21
Aug
2005

Library Missing Roberts File: Papers Lost After Lawyers' Review

If there is nothing to hide, why can't they let people see these files? This is intolerable behavior.

Library Missing Roberts File
Papers Lost After Lawyers' Review

By R. Jeffrey Smith and Jo Becker
Washington Post Staff Writers
Wednesday, August 17, 2005; Page A04

A file folder containing papers from Supreme Court nominee John G. Roberts Jr.'s work on affirmative action more than 20 years ago disappeared from the Ronald Reagan Presidential Library after its review by two lawyers from the White House and the Justice Department in July, according to officials at the library and the National Archives and Records Administration.

Archivists said the lawyers returned the file but it now cannot be located. No duplicates of the folder's contents were made before the lawyers' review. Although one of the lawyers has assisted in the Archives' attempt to reconstruct its contents from other files, officials have no way of independently verifying their effort was successful. [...] Read the rest at the Washington Post web site: //tinyurl.com/chdyv

Other efforts of Bush to be able to rewrite or hide the past, despite the fact that under the Presidential Records Act of 1978 Presidential and Vice Presidential materials are PUBLIC property. Seems fair: We paid for it all... See this article at the Freedom of Information Center:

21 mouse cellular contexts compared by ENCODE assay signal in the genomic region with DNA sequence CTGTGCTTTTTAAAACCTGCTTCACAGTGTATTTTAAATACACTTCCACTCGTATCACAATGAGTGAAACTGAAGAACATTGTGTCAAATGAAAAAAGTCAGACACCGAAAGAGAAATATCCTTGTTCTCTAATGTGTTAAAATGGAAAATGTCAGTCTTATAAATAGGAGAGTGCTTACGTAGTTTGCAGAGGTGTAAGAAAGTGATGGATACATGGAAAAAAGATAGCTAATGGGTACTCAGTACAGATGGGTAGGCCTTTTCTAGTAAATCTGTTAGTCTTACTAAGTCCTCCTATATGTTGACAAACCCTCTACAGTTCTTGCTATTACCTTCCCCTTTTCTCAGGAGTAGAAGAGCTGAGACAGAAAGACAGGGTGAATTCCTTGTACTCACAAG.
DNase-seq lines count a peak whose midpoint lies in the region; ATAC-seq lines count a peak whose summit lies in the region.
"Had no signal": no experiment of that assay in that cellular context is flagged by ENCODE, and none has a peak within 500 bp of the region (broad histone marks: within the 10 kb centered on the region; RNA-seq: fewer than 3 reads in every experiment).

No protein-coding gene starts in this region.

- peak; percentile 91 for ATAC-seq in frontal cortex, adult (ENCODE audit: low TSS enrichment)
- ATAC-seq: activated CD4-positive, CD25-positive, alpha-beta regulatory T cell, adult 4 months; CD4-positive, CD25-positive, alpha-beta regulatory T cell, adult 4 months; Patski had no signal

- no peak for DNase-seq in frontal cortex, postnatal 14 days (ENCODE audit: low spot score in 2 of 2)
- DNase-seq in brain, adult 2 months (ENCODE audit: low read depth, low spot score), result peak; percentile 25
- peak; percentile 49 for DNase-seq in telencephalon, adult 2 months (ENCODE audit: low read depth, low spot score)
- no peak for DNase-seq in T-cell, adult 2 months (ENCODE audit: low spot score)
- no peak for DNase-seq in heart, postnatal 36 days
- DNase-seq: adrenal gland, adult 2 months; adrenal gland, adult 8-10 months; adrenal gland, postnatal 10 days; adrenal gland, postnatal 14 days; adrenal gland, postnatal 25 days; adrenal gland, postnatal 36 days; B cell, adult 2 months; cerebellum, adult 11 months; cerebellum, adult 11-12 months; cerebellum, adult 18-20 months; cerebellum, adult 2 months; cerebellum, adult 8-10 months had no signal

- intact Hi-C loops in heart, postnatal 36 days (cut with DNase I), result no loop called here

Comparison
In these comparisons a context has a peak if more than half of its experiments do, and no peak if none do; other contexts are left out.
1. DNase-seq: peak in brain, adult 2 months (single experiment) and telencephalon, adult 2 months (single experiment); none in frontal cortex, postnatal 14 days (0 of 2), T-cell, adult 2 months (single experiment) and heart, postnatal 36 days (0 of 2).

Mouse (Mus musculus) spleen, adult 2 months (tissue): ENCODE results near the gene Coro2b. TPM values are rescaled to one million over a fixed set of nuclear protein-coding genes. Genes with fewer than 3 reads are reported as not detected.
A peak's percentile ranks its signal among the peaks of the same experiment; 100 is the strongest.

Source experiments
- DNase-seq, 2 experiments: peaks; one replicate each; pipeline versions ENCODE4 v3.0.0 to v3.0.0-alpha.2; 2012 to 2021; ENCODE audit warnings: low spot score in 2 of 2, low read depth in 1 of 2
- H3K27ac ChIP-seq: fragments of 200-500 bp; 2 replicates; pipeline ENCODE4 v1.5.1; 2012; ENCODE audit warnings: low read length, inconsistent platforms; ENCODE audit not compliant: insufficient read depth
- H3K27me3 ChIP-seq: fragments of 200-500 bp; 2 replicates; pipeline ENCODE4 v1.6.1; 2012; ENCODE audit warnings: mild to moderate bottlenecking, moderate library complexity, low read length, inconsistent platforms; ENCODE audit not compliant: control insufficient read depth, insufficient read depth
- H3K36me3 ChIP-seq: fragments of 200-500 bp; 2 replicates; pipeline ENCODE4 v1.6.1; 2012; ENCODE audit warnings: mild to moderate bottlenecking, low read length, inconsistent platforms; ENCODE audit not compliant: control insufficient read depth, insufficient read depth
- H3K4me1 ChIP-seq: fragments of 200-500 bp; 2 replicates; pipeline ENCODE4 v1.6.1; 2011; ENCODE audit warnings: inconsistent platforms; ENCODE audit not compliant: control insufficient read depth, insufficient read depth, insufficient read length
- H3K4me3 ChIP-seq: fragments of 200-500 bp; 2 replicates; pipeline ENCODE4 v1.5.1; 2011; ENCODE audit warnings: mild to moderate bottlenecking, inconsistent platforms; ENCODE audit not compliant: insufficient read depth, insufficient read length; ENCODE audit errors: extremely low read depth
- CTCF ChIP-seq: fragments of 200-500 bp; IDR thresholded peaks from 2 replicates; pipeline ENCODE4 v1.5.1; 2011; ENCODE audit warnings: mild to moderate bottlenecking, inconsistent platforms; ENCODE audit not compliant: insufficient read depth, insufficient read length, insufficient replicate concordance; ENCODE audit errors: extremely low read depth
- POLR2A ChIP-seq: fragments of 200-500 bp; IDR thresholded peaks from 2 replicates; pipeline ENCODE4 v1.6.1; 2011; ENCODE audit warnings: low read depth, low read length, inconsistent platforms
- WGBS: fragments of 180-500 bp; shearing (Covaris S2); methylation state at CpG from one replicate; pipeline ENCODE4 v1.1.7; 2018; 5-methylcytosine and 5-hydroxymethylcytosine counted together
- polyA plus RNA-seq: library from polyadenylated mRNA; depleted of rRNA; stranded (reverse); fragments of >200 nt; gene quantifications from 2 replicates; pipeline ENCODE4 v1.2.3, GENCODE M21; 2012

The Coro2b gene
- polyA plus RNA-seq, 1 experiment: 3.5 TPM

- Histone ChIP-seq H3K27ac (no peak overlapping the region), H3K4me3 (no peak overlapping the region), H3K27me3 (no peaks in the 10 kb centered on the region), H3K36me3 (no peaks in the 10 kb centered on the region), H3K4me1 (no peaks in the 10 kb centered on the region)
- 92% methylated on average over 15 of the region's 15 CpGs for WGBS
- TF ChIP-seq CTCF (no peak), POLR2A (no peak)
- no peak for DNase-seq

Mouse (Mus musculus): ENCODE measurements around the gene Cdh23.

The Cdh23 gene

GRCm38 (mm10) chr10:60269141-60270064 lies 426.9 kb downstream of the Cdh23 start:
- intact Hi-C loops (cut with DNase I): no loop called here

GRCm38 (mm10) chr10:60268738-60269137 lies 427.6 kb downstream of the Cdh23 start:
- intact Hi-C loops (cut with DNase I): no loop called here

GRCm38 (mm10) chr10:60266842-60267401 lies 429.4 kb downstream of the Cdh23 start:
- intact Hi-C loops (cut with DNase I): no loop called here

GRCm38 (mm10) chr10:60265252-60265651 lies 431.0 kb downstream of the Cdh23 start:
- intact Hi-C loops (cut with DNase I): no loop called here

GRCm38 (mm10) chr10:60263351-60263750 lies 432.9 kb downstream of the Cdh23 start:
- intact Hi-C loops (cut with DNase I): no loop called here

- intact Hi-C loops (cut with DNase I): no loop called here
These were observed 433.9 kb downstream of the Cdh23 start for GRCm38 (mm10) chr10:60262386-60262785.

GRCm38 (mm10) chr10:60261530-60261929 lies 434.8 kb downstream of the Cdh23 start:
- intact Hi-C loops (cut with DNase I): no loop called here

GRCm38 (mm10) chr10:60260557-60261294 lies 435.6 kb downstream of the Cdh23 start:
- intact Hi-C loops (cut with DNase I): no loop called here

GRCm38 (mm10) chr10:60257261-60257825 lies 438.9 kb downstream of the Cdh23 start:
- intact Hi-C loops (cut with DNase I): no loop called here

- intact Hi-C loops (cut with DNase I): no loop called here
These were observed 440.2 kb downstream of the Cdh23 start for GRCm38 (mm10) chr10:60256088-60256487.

House Panel Seeks Release of Presidential Papers

By Adam Clymer
The New York Times
October 10, 2002

WASHINGTON, Oct. 9 - A House committee voted without dissent today to overturn President Bush's executive order that delayed release of President Ronald Reagan's papers and allowed relatives of future presidents to keep papers secret.

Representative Dan Burton, the Indiana Republican who is chairman of the Government Reform Committee, said: "I have great respect for President Bush. He's doing a superb job in these very difficult times. However, on this issue, I think he's gotten some advice that wasn't very good."

Other members were blunter. For example, Representative Doug Ose, Republican of California, said the executive order "violates not only the spirit but also the letter of the Presidential Records Act." [...] Read it at //tinyurl.com/xka3


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